Shadow RAM Failure

Shadow RAM Failure

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Explanation: Shadowing refers to the system copying the contents of ROM code into system RAM to improve performance. The error results from attempts to shadow one or more of the system ROMs which is failing and therefore causing an error.

ROM Shadowing

As discussed in our articles regarding memory (see our Performance Center) and the UMA (Upper Memory Area), ROM and RAM, there is a full 384 KB area of RAM in the UMA. When any addresses in the UMA region are used by ROMs, the RAM underlying them is hidden, although that doesn’t mean that it isn’t used.

One problem with ROMs that are used for the system BIOS and video BIOS, is that they are relatively slow. The access time of ROMs is usually between 120 and 200 ns, compared to system RAM which is typically 50 to 70 ns. In addition, system RAM is accessed 32 bits at a time, while ROMs are usually 16 bits wide. The result of this is that accesses to the BIOS code are very slow relative to accesses to code in the system memory.

Since there is RAM underneath the ROMs, most systems have the ability to “mirror” the ROM code into this RAM to improve performance. This is called ROM Shadowing, and is controlled using a set of BIOS parameters. There is normally a separate parameter to control the shadowing of the system BIOS, the video BIOS and adapter ROM areas.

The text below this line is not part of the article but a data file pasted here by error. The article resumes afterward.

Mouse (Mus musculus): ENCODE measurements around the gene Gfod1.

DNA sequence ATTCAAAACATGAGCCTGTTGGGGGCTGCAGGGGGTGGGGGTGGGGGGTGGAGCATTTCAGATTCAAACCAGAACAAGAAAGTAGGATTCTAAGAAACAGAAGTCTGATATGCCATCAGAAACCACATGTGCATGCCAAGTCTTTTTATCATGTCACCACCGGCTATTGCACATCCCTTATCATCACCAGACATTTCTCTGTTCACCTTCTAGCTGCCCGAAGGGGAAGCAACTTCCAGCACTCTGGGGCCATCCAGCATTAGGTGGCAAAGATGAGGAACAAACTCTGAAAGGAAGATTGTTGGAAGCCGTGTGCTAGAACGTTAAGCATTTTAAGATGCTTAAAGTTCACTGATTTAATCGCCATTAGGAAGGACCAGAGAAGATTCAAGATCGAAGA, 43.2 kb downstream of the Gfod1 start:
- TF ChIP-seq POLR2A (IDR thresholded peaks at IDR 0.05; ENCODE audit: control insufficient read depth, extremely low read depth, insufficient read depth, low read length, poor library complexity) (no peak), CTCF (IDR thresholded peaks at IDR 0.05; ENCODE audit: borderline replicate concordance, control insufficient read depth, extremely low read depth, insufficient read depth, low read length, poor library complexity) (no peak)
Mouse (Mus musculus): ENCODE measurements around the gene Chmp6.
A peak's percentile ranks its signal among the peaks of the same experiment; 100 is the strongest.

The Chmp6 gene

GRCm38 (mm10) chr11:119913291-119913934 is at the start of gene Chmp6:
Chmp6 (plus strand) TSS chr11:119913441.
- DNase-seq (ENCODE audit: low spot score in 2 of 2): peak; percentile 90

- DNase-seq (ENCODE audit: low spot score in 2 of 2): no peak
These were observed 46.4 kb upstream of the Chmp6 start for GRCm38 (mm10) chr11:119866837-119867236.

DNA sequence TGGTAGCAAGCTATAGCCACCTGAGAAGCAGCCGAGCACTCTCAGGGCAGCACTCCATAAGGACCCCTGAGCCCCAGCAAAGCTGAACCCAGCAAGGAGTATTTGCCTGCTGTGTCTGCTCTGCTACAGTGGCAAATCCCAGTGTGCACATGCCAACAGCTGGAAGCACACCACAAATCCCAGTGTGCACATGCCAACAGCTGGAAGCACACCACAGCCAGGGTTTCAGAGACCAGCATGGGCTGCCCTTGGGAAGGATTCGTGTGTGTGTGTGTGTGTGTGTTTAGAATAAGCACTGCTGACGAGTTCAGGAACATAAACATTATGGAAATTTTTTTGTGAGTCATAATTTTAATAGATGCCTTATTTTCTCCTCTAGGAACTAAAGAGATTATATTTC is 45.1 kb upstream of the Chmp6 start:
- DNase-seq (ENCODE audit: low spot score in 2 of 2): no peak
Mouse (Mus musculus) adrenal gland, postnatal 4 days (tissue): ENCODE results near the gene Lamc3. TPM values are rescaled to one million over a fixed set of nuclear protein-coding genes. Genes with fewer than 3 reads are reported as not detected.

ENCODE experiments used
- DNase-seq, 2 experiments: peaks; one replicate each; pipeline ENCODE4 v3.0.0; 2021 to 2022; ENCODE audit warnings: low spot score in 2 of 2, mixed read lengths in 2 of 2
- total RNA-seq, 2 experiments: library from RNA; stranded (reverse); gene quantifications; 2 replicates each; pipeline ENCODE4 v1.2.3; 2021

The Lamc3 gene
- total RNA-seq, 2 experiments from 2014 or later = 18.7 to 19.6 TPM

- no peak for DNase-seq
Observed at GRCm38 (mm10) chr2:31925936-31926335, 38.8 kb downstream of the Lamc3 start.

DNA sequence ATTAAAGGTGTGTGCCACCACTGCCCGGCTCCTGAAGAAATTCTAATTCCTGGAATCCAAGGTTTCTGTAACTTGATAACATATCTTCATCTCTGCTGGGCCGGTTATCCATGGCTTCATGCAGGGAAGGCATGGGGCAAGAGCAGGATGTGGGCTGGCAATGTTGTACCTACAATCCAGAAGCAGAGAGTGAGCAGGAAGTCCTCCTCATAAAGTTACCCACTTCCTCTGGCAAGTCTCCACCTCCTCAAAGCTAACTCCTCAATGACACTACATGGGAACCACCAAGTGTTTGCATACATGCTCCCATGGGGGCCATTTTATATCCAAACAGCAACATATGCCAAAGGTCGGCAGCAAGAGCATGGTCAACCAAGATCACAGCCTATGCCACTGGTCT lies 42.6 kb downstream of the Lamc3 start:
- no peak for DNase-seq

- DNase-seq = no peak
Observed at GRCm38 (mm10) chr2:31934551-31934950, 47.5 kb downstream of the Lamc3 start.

When shadowing of a region of memory is enabled, at boot time the BIOS copies the contents of the ROM into the underlying RAM, write-protects the RAM and then disables the ROM. To the system the shadow RAM appears as if it is ROM, and it is also write-protected the way ROM is. This write-protection is important to remember, because if you enable shadowing of memory addresses that are being used for RAM, the device using it will cease to function when the RAM can no longer be written to (it is locked out by the shadowing). Some network cards for example use parts of the memory region they occupy for both ROM and RAM functions. Enabling shadowing there will cause the card to hang due to the write-protection. Similarly, you should never turn on shadowing of the regions of memory being used for an EMS frame buffer or for UMBs.

In normal circumstances, the system BIOS and video BIOS are the only areas shadowed. This, in theory, causes problems with some operating systems. There are also rumors of video cards that don’t function correctly when video BIOS shadowing is off, but we haven’t encountered that.

Shadowing of the system BIOS works properly in almost every system. Shadowing of the video card usually works. Shadowing of adapter ROMs only works sometimes, depending on the system and the peripheral. Turning on shadowing may reveal a general problem with the hardware, but usually if shadowing is the only thing causing the problem, the device you are trying to shadow simply isn’t designed to work with it. For example, many adapters use both ROM and RAM in their address spaces, and shadowing will cause these to stop functioning altogether.

Diagnosis: There are various possible reasons for a failure of this sort, from memory problems to incorrect BIOS settings.

Recommendation:

Turn off shadowing in the System BIOS.

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